Everything is connected.
HR_Install 15_No Dead Artists.jpg

Networked Life

Networked Life

365 days: a network a day for a year

HR_Install 15_No Dead Artists.jpg
Gribble’s artwork is a perspectival portrait. It reaches the smallest and largest levels of connectedness in cells, nebulas and everything in between. The awareness and presence of connections that come out of her art highlights this enrichment through the expansion of social media, cyberspace and space itself.
— Tessa Granowski, Daily Trojan

Networked Life is a 365-day art project featuring hundreds of networks. A network is defined in structural terms as an arrangement of intersecting lines but also as populations of people and things, including transportation systems, social interactions, broadcasting stations as well as interlinked machines, operations, and electrical conductors. A network is defined in multiple frameworks, but in all cases, a network references a series of relationships between multiple parts. These infinite relationships became the primary focus of Networked Life to illustrate how networks design life. This exploration in terms of individual and collective experiences suggests that meaning can be determined by the sum of its parts.

This 365-day project emerged from the artist’s initial interest in pattern recognition, and evolved into a participatory project activating social and technological networks. The project’s original platform was online, housed on a Facebook page to engage a social network to view a daily network. Messages, links, and images of networks began trickling into the Facebook inbox as friends shared related content to inspire new works. Participation became an integral part of this online project as followers anticipated the next daily post.

As a real-life response to this virtual project, the artist allowed guests to sift through piles of drawings, paintings, prints, and photographs of networks and move them in new combinations to discover visual relationships. The links between the artworks revealed common patterns across diverse subject matter: a firework mimicked a social media map of Facebook friends; a circuit board looked like a farmland from an aerial view; a snowflake looked like an organization chart for a business; a tree branch resembled the human vascular system. It was in these relationships that the project began to hint at something deeper. The networks that form us and connect us derive from the same place—a fundamental and ubiquitous design of life.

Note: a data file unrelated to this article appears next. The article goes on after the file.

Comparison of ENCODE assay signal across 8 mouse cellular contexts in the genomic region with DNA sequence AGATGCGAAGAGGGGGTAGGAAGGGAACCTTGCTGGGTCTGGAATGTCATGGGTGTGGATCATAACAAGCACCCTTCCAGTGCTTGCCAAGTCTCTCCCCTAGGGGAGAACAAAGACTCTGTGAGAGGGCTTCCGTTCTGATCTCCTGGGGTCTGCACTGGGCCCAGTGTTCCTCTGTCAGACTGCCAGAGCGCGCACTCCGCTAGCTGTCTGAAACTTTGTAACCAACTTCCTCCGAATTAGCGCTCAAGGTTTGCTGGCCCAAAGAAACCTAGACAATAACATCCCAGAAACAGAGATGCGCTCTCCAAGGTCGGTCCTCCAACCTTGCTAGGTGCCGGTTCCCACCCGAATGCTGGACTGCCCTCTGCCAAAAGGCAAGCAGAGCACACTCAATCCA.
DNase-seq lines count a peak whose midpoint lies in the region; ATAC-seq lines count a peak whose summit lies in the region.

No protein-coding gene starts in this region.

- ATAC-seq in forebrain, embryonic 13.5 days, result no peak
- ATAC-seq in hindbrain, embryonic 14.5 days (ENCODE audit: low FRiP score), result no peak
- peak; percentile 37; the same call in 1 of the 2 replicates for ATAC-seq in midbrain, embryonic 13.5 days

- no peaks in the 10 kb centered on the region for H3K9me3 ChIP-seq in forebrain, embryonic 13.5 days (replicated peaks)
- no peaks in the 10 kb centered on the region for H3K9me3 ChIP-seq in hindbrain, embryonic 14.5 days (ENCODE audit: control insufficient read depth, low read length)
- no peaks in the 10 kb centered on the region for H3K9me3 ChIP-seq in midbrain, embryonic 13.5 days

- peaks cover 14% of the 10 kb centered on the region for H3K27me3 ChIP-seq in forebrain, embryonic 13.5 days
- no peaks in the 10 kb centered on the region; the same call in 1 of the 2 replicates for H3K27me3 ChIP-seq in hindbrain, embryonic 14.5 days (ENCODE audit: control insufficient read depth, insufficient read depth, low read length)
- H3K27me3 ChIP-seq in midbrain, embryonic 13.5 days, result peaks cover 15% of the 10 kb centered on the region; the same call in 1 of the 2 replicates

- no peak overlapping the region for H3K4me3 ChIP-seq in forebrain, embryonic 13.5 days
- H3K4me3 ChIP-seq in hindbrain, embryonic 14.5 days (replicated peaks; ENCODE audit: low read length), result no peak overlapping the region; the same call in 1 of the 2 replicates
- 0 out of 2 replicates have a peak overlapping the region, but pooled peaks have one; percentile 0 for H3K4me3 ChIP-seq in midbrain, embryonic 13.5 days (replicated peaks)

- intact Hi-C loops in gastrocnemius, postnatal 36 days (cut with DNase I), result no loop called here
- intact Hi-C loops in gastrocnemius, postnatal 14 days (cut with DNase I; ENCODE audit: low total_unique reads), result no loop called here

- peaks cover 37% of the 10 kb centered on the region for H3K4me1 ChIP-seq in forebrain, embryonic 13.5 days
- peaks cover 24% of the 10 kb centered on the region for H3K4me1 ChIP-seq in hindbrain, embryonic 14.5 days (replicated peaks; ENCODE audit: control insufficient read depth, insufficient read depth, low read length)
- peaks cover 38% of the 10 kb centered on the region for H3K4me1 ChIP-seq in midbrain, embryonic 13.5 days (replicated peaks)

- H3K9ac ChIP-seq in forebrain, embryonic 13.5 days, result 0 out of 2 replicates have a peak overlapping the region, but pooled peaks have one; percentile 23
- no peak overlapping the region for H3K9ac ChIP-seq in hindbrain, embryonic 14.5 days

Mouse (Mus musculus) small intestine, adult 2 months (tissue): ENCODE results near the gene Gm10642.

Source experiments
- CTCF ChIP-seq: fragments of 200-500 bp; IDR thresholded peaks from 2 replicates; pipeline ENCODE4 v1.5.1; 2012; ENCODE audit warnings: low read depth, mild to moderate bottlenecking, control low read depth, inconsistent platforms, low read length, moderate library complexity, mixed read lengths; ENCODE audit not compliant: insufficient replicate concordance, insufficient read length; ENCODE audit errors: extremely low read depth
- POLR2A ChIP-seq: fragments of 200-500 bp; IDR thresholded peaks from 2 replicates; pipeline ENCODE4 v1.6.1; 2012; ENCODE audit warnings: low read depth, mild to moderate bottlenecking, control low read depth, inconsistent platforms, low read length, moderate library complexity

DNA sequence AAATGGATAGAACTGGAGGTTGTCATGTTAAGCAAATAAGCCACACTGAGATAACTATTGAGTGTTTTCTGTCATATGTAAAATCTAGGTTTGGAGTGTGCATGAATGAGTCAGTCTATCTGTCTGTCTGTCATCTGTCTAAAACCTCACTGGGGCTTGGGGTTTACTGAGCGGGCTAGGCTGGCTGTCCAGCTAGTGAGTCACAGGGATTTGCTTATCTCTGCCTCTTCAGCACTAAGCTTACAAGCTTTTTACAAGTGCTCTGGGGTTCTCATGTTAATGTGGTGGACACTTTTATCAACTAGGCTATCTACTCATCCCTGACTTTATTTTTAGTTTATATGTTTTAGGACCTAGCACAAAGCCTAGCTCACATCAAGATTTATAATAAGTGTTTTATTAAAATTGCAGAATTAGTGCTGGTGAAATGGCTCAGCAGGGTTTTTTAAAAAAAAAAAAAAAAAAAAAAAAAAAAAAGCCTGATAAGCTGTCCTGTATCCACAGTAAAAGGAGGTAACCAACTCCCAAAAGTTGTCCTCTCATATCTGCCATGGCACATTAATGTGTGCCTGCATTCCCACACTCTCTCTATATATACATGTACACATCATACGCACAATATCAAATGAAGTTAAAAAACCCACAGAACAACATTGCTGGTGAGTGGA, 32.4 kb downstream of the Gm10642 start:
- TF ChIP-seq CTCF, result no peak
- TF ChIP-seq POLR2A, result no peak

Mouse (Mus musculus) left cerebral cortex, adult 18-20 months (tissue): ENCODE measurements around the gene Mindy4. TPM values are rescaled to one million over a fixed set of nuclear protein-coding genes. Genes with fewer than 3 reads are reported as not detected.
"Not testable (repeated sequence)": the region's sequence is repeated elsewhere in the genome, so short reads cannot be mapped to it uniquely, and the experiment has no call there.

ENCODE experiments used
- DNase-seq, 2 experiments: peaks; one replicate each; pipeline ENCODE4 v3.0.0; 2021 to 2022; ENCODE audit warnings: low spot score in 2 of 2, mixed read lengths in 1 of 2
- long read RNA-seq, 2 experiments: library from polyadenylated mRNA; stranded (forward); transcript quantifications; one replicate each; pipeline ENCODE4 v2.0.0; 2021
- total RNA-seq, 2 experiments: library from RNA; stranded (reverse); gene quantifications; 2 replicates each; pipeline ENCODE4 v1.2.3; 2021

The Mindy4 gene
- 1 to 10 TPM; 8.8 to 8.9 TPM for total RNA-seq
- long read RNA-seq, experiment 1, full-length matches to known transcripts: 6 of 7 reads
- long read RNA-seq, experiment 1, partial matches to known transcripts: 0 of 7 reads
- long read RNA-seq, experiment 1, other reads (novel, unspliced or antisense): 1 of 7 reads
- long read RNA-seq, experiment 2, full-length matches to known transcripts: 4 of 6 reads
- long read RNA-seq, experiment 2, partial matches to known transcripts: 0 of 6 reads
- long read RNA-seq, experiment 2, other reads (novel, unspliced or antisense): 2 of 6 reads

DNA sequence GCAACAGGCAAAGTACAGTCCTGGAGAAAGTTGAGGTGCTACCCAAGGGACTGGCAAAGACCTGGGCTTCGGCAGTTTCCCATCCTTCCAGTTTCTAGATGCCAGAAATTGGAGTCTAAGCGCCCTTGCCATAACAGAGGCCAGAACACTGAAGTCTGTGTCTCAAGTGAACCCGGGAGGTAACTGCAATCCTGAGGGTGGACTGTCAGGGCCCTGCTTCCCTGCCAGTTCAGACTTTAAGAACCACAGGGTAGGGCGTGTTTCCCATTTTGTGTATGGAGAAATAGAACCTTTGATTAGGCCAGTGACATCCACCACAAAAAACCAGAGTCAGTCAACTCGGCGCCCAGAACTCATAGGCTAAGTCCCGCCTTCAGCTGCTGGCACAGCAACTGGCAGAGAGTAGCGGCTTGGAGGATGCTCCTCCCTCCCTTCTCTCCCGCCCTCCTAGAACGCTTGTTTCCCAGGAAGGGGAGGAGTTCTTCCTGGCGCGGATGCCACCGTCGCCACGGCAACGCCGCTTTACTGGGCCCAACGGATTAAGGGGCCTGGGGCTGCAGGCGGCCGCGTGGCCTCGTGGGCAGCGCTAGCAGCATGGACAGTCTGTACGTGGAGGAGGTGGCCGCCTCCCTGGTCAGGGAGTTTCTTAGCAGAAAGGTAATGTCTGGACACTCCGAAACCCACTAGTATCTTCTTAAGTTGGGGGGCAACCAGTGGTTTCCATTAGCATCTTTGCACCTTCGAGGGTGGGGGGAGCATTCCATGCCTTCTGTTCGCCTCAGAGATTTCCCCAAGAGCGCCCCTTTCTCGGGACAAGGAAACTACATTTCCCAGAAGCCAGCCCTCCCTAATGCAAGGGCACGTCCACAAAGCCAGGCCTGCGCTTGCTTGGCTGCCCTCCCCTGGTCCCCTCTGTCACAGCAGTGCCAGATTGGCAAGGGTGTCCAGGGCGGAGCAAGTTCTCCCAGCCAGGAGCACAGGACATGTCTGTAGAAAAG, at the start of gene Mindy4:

Networks exist to achieve feats that are greater than the act of one solitary part. Each artwork hints at innumerable relationships both within the image itself, and outside its surrounding artworks. To further articulate the ways all things interact, it was important that viewers of the artwork experienced the sensation of discovering innumerable relationships themselves. After completing 365 artworks, the works were framed and mounted with velcro, to form a grid of interchangeable parts. When displayed, the public had a unique opportunity to organize a network of networks. This installation also manifested as an interactive computer game. Viewers selected and moved about 365 images to form order and create emergent visual results. The mosaic-like assembly formed during the game was then sharable on all social media platforms.

The results of Networked Life were astonishing. What started as an online project to entertain Facebook friends evolved into a large-scale interactive installation and then a computer game. Participants became an integral part of the work, as collaboration and connection were required to illuminate the power of networks. These various installations revealed that when we are able to recognize the networks at play within us and around us, we are more capable of acknowledging our own role within a networked society. We discover in Networked Life what we are truly capable of.


Select Works

Each day, I made an image that related to an experience, event, idea, word or image of a network that correlated to my daily experience.
— Richelle Gribble, Daily Trojan
My Facebook followers sent me content (ideas, articles, images or words) that related to networks so they could influence my artwork for that daily post.
— Richelle Gribble, Daily Trojan
Connected8.jpg
I tracked the interactions of each image as well as received viewer participation online. This process served as a way for me to interact with the Internet, one of the largest networks today, and my own social network to elaborate and enrich ideas of network systems.
— Richelle Gribble, Daily Trojan

Process

1454582_581420505261578_1506424480_n 2.jpg
1472728_581420168594945_1863569273_n 2.jpg